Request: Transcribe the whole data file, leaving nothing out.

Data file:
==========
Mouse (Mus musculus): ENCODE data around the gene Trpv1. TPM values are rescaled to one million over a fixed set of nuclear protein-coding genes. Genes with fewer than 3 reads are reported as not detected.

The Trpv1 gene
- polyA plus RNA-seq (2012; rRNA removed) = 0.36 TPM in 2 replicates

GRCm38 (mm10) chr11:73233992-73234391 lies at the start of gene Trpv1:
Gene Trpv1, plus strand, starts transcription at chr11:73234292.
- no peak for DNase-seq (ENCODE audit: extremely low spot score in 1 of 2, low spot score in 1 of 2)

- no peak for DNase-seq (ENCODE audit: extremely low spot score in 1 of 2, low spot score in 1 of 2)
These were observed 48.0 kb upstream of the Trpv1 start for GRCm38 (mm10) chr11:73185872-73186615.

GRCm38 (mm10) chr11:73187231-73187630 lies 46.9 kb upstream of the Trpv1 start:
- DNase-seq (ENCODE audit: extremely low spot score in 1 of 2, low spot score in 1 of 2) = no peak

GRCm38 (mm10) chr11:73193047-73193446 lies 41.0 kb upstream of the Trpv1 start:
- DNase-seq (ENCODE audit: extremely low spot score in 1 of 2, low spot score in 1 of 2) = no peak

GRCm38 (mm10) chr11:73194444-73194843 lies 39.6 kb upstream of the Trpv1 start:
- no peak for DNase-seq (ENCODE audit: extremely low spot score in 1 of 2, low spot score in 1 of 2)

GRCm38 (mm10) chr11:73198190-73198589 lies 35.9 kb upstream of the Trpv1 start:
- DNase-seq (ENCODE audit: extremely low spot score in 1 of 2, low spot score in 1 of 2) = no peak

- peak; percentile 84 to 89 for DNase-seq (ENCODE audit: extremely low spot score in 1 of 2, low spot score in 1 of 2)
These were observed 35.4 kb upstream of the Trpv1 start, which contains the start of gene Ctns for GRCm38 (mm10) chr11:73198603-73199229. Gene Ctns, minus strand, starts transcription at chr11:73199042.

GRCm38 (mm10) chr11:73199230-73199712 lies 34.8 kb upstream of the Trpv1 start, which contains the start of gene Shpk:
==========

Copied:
Mouse (Mus musculus): ENCODE data around the gene Trpv1. TPM values are rescaled to one million over a fixed set of nuclear protein-coding genes. Genes with fewer than 3 reads are reported as not detected.

The Trpv1 gene
- polyA plus RNA-seq (2012; rRNA removed) = 0.36 TPM in 2 replicates

GRCm38 (mm10) chr11:73233992-73234391 lies at the start of gene Trpv1:
Gene Trpv1, plus strand, starts transcription at chr11:73234292.
- no peak for DNase-seq (ENCODE audit: extremely low spot score in 1 of 2, low spot score in 1 of 2)

- no peak for DNase-seq (ENCODE audit: extremely low spot score in 1 of 2, low spot score in 1 of 2)
These were observed 48.0 kb upstream of the Trpv1 start for GRCm38 (mm10) chr11:73185872-73186615.

GRCm38 (mm10) chr11:73187231-73187630 lies 46.9 kb upstream of the Trpv1 start:
- DNase-seq (ENCODE audit: extremely low spot score in 1 of 2, low spot score in 1 of 2) = no peak

GRCm38 (mm10) chr11:73193047-73193446 lies 41.0 kb upstream of the Trpv1 start:
- DNase-seq (ENCODE audit: extremely low spot score in 1 of 2, low spot score in 1 of 2) = no peak

GRCm38 (mm10) chr11:73194444-73194843 lies 39.6 kb upstream of the Trpv1 start:
- no peak for DNase-seq (ENCODE audit: extremely low spot score in 1 of 2, low spot score in 1 of 2)

GRCm38 (mm10) chr11:73198190-73198589 lies 35.9 kb upstream of the Trpv1 start:
- DNase-seq (ENCODE audit: extremely low spot score in 1 of 2, low spot score in 1 of 2) = no peak

- peak; percentile 84 to 89 for DNase-seq (ENCODE audit: extremely low spot score in 1 of 2, low spot score in 1 of 2)
These were observed 35.4 kb upstream of the Trpv1 start, which contains the start of gene Ctns for GRCm38 (mm10) chr11:73198603-73199229. Gene Ctns, minus strand, starts transcription at chr11:73199042.

GRCm38 (mm10) chr11:73199230-73199712 lies 34.8 kb upstream of the Trpv1 start, which contains the start of gene Shpk: